7 Symptoms Of A Bad Coil Pack and Replacement Cost

Are you noticing something strange with your car lately? Learn about the symptoms of a bad coil pack, its location, and how much it will cost to replace it.

Coil Pack Car

The coil pack is an essential part of the ignition system. It works hand in hand with the spark plugs to combust the air-fuel mixture in the engine. When a coil pack goes bad, you are going to know it, even if you aren’t a professional technician. The symptoms will be impossible to ignore.

In this guide, we examine the top symptoms of a bad coil pack. We also explain its function and show you where to find it. Finally, we look at how much a coil pack replacement might cost you and answer your top questions about this system. 

Symptoms Of A Bad Coil Pack

When the coil pack goes bad, you can expect the Check Engine Light to come on, and it will probably be blinking. The engine may also misfire, and the fuel consumption increases. With that comes a rough idle, trouble accelerating, a changed sound to the engine and a possible fuel smell. 

Many of these symptoms occur whenever there’s an issue with the engine. For that reason, you can’t use one symptom alone to determine there’s a problem with the coil pack. Let’s examine these bad coil pack symptoms closer to see what you might be dealing with.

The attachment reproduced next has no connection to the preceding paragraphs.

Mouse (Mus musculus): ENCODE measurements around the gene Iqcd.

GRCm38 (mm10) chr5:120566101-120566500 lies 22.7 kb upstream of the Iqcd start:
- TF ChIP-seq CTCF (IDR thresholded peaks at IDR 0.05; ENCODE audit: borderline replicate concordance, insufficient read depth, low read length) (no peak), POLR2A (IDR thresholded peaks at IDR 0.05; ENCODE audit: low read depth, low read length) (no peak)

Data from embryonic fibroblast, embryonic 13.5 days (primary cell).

1. Misfiring Engine

Engine Misfires

The air-fuel mixture in a gasoline engine must be properly ignited for the engine to run smoothly. When the ignition pack doesn’t operate as it should, this mixture can’t ignite.

The result is a misfiring engine that feels like it sputters or jerks when in Drive. As you stop at lights, the misfire can be so bad that it causes the engine to shake and vibrate. 

2. Blinking Check Engine Light

Check Engine Light Car

The Check Engine Light is designed to tell you when something’s wrong with the motor. All modern cars are equipped with a self-diagnostic system known as OBD-II. When an engine sensor notices something operating outside of normal parameters, the Check Engine Light comes on and a code is set in the system. If there’s a severe problem, the light will blink, telling you to stop driving before engine damage occurs. 

With a compatible scanner, you can read the trouble codes coming from the engine sensors to determine what’s wrong. It’s possible that your vehicle is throwing a P0351 code, indicating trouble with the ignition system. You could also see a code related to the engine misfire. 

3. Increased Fuel Consumption

Fuel Consumption

Ignition coils can fail spontaneously or go bad over time. As they wear, the fuel economy of your car gradually decreases. By using a gas mileage calculator, you can keep a close eye on your car’s fuel economy, so you’ll notice when there’s a problem. 

Even if you find the drop in fuel economy to be related to another mechanical issue, you’ll be happy you noticed it. After all, no one wants to waste money on gas. 

4. Rough Idle

Low Idle Rpm

Any mechanical malfunction that fails to ignite the air-fuel mixture can lead to rough idling. For that reason, the coil packs must be considered.

Along with the coil packs, clogged air filters, failing spark plugs and dirty fuel injectors could also be to blame. That’s why you can’t diagnose the problem on this symptom alone. 

5. Rough Acceleration

The same can be said about trouble with acceleration. While it is a symptom of a bad coil pack, it can also be the root of most engine malfunctions.

If there’s a drop in power when you step on the accelerator, something is wrong that should be dealt with immediately. If you allow the problem to continue, the vehicle may begin to stall.